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A mark tree (also known as a chime tree or set of bar chimes) is a percussion instrument used primarily for musical colour. It consists of many small chimes – typically cylinders of solid metal approximately 6 mm (one-quarter inch) in diameter – of varying lengths mounted hanging from a bar. The chimes are played by sweeping a finger or stick through the length of the hanging chimes. They are mounted in pitch order to produce rising or falling glissandos.

Unlike tubular bells, another form of chime, the chimes on a mark tree do not produce a definite pitch, as they produce inharmonic (rather than harmonic) spectra.

The mark tree is named after its inventor, studio percussionist Mark Stevens. He devised the instrument in 1967. When he could not come up with a name, percussion legend Emil Richards dubbed the instrument the mark tree.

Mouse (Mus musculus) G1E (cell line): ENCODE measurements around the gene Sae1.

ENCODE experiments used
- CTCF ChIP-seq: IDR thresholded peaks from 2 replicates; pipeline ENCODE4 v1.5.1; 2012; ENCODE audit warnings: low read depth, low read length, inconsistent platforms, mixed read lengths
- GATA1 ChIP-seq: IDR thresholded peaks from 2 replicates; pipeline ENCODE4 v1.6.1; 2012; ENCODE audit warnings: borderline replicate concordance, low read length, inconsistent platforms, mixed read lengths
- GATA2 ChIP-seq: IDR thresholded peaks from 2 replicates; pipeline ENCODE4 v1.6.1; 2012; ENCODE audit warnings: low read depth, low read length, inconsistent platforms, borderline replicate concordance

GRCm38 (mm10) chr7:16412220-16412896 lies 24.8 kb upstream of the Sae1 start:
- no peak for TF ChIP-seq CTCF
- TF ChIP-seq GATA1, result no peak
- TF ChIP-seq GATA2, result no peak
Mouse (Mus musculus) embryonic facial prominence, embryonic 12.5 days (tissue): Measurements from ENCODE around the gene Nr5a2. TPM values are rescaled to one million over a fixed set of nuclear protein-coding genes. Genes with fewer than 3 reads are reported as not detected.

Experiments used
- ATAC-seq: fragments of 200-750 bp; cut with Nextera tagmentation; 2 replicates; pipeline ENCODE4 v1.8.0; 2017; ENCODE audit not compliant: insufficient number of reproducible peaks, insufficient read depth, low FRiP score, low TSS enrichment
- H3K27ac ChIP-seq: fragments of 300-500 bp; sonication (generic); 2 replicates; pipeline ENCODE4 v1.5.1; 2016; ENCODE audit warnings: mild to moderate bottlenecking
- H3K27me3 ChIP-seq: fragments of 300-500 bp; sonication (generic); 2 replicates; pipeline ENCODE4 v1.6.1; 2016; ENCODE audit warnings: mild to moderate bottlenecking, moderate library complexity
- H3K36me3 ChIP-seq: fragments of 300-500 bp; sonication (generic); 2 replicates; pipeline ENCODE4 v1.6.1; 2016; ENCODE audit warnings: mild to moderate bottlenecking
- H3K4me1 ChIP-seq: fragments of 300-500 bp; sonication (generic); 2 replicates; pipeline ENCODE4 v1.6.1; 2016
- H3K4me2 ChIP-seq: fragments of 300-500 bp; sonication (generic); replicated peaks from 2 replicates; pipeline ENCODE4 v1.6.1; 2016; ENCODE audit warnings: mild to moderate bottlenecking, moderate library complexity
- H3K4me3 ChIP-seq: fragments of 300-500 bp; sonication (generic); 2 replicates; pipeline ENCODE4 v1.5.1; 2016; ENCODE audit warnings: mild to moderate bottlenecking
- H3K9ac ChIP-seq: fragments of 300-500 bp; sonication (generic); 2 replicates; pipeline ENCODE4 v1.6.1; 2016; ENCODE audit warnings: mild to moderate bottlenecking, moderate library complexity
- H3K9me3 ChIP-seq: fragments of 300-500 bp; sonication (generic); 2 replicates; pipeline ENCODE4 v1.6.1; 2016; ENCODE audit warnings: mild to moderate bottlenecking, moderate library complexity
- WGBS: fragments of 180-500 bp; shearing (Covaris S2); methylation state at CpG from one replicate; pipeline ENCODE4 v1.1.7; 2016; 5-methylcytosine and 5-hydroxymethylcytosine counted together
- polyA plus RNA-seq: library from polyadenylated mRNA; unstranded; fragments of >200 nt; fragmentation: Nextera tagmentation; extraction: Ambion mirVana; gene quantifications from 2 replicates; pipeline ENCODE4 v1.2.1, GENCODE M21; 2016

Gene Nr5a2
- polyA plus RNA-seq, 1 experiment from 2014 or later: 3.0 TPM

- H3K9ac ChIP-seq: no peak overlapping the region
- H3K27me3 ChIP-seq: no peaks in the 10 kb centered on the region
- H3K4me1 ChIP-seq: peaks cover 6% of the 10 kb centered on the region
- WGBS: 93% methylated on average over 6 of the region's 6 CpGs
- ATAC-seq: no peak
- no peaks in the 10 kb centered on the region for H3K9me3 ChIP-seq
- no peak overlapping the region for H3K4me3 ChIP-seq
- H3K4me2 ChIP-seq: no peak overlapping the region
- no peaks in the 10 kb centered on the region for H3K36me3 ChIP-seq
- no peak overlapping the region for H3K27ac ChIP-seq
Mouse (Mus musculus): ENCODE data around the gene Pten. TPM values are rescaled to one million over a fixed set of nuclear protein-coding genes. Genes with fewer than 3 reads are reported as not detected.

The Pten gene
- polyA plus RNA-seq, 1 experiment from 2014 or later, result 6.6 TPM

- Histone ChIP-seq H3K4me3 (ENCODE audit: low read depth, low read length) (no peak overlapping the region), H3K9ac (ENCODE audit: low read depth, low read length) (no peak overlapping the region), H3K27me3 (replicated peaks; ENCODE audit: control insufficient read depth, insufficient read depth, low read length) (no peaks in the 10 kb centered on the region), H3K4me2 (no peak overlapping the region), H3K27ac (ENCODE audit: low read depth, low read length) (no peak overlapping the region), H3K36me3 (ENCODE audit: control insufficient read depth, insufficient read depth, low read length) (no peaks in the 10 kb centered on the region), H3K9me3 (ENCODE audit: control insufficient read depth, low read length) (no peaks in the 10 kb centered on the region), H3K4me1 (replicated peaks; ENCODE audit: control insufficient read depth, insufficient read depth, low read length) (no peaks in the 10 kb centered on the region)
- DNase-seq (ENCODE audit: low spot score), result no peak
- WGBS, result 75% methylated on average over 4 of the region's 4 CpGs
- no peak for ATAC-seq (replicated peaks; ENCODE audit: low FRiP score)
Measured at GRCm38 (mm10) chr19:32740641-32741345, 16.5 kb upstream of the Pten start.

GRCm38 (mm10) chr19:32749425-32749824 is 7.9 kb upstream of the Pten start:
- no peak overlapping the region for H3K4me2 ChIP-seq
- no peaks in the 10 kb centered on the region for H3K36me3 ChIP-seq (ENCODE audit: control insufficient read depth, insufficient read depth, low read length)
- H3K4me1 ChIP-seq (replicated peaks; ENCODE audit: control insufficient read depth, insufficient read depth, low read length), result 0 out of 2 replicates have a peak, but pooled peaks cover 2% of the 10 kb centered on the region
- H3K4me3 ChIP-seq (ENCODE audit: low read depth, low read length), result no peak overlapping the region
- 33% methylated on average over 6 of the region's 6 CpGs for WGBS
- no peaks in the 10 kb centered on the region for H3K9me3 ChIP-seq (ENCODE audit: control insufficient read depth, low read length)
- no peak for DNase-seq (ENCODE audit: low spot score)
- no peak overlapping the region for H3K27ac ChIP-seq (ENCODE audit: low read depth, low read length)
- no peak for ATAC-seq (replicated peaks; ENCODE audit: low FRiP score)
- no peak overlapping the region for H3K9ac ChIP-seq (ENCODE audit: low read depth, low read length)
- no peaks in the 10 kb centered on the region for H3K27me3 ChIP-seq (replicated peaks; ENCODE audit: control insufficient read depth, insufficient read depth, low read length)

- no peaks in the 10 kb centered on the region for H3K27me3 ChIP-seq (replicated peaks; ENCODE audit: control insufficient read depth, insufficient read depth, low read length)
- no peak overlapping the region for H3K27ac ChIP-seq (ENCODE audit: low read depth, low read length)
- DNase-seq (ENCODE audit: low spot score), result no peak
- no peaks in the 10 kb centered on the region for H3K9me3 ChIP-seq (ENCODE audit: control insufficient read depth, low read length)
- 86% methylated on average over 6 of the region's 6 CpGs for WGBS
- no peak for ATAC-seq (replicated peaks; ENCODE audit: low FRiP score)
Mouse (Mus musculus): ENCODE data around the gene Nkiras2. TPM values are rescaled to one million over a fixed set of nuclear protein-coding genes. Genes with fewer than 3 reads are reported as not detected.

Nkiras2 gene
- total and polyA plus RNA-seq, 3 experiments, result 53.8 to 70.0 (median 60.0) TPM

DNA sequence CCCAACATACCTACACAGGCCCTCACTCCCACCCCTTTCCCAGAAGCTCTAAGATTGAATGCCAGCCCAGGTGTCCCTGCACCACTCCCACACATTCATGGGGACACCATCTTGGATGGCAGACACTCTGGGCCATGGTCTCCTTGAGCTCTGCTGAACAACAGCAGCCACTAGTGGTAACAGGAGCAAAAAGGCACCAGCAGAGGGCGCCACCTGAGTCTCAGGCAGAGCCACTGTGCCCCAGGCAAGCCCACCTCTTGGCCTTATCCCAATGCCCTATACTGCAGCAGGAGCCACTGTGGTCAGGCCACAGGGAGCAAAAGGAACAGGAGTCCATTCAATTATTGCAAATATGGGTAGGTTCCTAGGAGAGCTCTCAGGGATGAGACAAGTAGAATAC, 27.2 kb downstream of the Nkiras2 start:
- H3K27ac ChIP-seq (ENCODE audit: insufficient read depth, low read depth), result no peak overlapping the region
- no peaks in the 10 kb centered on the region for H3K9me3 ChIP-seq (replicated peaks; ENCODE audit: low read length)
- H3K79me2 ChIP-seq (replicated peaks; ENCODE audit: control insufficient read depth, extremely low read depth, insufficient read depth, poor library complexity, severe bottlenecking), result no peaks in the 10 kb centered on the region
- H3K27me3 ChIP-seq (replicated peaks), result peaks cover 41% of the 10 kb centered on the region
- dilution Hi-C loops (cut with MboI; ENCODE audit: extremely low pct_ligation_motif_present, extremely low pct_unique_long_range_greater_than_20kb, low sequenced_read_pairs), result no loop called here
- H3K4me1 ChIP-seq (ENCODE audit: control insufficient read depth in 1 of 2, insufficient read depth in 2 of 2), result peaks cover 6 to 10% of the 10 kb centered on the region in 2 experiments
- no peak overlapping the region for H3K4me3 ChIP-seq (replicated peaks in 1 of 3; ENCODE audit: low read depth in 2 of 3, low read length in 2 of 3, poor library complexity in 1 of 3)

There are two common mislabelings given to the mark tree. The first is wind chimes. Although they may seem similar, percussionists make a distinction between the two. On a mark tree, the chimes are mounted linearly, while on a set of wind chimes, the chimes are typically mounted in a circular fashion with a hanging beater strung in the center of them. The second is bell tree, which refers to a set of graduated cup-shaped bells mounted vertically along a center post.

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